Product Marketing: Art, science and magic

Disciplines and practices often get described as either an art, or a science or sometimes both. Product marketing comes close to that definition. We’ve all heard that it’s actually both an art and a science. The work of the left brain and the right brain: The melding of the strategic with the tactical, the abstract and the technical, the planning and execution. All this suitably explains why Product Marketing Management (PMM) is one of the most grueling, most misunderstood and (fortunately) the most rewarding functions in the business world. Not everyone can be a product marketer precisely because of the demand from business that PMMs be able to do it all.

It is often said that product marketing sits at the intersection of product, marketing, sales and customer support. The expectation is that PMMs align to the product strategy and roadmap, develop competitive positioning for the product and bring it to market. Subsequently, PMM helps generate demand for the solution to deliver top line growth while ensuring customer adoption and success. This sounds simple when read in one sentence, but reality (or rather, magic) is revealed when you double click it.

The product strategy alignment means PMMs must have technical depth to understand enough to translate into customer messaging. But customer messaging alone is insufficient until they truly understand the competitive landscape and figure out what the right positioning, and differentiated messaging, ought to be. This involves getting to know competition and talking to industry analysts. Rubber meets the road when product messaging is successfully delivered by sales. No matter how compelling, unless sales is bought into it and can close deals, it’s an exercise in futility. Enter sales enablement. From product training, competitive knowledge, sales pitch, sales playbooks – all the deliverables needed to get a sales force ready to win.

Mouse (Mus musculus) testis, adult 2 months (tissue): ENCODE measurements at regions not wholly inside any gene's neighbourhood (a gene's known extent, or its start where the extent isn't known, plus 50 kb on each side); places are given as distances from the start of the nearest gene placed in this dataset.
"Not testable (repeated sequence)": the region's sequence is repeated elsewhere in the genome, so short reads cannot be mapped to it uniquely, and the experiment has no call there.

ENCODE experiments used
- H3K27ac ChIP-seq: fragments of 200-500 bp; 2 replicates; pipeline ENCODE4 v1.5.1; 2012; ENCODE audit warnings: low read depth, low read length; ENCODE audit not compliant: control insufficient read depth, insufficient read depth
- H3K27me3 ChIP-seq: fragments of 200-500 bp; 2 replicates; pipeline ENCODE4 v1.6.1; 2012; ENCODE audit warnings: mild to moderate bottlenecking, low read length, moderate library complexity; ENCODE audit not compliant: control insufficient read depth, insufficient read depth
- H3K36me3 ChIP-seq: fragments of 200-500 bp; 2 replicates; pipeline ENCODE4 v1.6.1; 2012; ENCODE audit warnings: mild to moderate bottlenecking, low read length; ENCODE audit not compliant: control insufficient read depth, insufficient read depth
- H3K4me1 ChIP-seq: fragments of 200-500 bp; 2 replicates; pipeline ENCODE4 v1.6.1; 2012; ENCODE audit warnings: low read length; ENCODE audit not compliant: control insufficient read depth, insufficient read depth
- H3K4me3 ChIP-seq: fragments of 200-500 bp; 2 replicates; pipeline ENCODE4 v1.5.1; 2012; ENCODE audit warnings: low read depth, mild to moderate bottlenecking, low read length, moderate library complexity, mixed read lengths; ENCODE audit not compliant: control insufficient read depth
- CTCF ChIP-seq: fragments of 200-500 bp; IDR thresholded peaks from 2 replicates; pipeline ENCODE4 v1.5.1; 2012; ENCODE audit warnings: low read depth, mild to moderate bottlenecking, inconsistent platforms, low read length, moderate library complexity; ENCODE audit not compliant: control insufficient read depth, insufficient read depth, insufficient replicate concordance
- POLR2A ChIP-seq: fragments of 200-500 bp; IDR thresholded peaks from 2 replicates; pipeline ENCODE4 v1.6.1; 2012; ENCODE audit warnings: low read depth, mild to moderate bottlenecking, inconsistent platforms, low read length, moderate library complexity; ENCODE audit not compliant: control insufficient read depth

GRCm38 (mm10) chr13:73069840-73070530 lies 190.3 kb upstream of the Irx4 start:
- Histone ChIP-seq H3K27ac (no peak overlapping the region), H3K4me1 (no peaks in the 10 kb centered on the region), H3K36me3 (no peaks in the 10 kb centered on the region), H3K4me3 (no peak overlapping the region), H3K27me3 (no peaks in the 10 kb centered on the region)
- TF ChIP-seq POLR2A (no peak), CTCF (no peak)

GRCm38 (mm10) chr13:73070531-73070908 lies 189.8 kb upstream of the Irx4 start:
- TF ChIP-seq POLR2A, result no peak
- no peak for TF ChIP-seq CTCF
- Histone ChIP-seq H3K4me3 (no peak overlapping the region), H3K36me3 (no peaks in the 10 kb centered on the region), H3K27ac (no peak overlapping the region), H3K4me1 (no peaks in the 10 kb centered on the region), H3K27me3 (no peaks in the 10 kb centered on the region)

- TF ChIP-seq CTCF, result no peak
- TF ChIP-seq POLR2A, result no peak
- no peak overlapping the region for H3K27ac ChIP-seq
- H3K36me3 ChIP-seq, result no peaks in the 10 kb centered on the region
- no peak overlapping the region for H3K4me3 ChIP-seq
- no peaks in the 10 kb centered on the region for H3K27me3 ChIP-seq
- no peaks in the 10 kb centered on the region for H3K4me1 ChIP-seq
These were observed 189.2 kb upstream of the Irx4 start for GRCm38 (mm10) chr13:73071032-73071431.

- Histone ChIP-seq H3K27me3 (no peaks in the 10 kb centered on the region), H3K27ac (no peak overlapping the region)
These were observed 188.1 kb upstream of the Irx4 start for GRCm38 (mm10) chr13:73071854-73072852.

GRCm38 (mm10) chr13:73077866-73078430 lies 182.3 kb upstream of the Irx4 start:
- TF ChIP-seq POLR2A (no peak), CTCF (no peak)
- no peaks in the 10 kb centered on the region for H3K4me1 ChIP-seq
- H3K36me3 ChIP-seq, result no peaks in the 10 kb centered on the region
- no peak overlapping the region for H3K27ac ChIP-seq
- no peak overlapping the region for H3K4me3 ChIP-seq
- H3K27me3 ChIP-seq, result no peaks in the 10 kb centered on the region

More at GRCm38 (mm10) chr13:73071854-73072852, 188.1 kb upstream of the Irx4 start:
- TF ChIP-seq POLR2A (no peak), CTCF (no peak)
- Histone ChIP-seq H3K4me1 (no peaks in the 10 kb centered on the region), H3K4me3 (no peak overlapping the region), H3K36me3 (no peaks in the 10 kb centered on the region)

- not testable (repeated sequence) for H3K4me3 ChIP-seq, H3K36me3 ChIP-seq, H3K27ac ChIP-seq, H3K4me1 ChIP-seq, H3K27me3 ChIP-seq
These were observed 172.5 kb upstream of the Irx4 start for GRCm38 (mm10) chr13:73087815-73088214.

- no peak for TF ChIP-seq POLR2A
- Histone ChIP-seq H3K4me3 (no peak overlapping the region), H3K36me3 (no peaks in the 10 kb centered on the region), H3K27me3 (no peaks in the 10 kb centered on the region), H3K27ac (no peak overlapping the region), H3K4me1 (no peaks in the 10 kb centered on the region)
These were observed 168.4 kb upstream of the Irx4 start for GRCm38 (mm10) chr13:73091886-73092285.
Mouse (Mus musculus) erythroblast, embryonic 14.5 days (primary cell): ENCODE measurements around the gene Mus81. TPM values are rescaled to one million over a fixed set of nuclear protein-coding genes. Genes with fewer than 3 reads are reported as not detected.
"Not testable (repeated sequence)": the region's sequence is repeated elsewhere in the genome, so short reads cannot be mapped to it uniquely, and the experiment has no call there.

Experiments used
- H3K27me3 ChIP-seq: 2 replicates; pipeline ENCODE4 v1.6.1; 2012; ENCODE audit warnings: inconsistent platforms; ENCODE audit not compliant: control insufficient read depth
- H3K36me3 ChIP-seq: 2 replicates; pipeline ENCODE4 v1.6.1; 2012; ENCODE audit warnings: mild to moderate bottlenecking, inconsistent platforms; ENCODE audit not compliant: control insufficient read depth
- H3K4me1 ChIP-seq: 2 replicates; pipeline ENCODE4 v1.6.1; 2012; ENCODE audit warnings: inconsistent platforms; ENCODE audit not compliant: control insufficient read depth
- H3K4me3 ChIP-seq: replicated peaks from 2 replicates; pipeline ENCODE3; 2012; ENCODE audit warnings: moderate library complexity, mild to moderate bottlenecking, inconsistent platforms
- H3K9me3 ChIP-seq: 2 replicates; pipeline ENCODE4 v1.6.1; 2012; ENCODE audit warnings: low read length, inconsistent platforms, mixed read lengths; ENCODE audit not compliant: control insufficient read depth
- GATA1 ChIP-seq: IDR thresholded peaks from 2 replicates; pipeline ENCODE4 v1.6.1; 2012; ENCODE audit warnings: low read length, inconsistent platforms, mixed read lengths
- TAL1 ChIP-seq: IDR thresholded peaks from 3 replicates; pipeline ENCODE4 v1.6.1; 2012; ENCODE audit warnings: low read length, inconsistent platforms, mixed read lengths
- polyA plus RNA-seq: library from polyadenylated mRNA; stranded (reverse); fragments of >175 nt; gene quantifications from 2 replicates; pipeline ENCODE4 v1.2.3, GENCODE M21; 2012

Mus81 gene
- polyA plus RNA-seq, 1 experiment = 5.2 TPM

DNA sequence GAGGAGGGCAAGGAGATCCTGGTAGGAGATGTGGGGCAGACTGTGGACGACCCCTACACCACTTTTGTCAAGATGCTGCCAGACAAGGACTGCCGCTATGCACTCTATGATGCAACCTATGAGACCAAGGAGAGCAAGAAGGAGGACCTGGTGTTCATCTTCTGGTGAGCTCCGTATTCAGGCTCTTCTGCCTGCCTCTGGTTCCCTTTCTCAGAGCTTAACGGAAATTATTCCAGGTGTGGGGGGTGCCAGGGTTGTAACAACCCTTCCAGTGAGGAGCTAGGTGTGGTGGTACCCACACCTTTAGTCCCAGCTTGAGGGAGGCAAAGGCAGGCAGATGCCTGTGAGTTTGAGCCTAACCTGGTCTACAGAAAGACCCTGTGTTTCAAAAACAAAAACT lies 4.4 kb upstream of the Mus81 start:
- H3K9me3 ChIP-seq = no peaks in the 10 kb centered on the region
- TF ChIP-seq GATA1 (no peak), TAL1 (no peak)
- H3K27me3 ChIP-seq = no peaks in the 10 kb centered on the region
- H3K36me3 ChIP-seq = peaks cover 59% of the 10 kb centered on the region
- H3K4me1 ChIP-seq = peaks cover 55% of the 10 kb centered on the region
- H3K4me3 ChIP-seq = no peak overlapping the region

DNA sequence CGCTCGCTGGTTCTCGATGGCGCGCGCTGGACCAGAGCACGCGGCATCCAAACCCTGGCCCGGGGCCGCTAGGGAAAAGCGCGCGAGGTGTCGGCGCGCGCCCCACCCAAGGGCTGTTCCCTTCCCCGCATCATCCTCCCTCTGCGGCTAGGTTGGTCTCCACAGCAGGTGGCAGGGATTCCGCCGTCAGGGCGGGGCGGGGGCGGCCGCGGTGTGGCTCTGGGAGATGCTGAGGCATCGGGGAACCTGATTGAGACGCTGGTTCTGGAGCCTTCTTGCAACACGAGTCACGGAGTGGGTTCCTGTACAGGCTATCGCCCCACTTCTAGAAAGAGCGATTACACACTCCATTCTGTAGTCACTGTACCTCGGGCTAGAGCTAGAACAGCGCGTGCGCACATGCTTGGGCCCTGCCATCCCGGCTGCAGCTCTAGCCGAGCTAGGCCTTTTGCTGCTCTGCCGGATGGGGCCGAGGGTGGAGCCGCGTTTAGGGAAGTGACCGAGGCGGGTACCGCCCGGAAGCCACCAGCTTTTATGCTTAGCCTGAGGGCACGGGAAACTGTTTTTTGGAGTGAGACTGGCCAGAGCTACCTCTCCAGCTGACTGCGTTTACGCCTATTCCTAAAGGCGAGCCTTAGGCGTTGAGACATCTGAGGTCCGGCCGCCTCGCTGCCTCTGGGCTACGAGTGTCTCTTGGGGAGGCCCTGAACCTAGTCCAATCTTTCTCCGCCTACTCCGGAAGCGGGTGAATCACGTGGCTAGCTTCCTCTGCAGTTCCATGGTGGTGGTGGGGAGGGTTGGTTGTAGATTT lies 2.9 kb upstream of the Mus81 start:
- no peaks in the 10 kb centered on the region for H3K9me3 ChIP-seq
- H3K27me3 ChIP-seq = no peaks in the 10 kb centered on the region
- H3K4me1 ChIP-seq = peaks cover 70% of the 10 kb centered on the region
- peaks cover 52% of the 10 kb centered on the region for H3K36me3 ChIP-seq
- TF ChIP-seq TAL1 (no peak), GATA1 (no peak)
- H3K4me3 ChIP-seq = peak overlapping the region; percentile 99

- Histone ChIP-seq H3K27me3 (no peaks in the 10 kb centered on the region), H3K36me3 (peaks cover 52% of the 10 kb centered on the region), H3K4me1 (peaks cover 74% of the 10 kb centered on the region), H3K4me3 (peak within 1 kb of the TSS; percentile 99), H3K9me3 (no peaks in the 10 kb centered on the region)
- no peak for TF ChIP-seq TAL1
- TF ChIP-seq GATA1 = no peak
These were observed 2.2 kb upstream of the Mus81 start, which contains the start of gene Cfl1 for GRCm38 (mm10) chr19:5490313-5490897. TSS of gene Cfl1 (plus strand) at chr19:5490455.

But sales will only go so far without demand generation. ‘What has product marketing done lately to deliver leads and pipeline?’, often a question asked by executives. Now comes the work of getting together with all marketing peers – field/events, customer marketing, marketing communications, marketing operations – to deliver compelling content for driving demand. So now the product is in the market, what can be done to drive greater user adoption, how can we reduce churn, what can we do to drive upsells? These questions come back to PMM to work with their product management peers and customer success teams and drive strategic projects like product led growth and NPS.

Take a closer look at all of the above and it’s nothing short of some sort of magic. Not the David Copperfield type, but definitely some concoctions are at work — the art and the science, the abstract and the technical, the left brain and the right brain.